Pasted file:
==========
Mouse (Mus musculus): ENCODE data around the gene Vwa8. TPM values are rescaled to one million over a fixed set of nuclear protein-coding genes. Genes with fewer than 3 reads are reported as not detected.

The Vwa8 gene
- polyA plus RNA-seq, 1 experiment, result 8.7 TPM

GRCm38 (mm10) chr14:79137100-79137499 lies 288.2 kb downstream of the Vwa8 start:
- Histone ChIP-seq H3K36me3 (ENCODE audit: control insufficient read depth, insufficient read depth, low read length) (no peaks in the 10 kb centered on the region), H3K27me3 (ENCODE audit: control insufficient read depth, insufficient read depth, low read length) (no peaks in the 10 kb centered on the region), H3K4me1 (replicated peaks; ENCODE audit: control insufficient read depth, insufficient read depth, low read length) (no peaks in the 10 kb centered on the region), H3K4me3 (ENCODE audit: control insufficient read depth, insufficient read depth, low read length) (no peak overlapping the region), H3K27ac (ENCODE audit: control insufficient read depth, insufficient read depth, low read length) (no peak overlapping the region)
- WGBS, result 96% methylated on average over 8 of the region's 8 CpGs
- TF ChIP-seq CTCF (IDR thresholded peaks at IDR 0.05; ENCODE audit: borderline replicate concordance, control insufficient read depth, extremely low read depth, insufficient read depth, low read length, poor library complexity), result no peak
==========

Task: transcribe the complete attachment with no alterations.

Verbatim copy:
Mouse (Mus musculus): ENCODE data around the gene Vwa8. TPM values are rescaled to one million over a fixed set of nuclear protein-coding genes. Genes with fewer than 3 reads are reported as not detected.

The Vwa8 gene
- polyA plus RNA-seq, 1 experiment, result 8.7 TPM

GRCm38 (mm10) chr14:79137100-79137499 lies 288.2 kb downstream of the Vwa8 start:
- Histone ChIP-seq H3K36me3 (ENCODE audit: control insufficient read depth, insufficient read depth, low read length) (no peaks in the 10 kb centered on the region), H3K27me3 (ENCODE audit: control insufficient read depth, insufficient read depth, low read length) (no peaks in the 10 kb centered on the region), H3K4me1 (replicated peaks; ENCODE audit: control insufficient read depth, insufficient read depth, low read length) (no peaks in the 10 kb centered on the region), H3K4me3 (ENCODE audit: control insufficient read depth, insufficient read depth, low read length) (no peak overlapping the region), H3K27ac (ENCODE audit: control insufficient read depth, insufficient read depth, low read length) (no peak overlapping the region)
- WGBS, result 96% methylated on average over 8 of the region's 8 CpGs
- TF ChIP-seq CTCF (IDR thresholded peaks at IDR 0.05; ENCODE audit: borderline replicate concordance, control insufficient read depth, extremely low read depth, insufficient read depth, low read length, poor library complexity), result no peak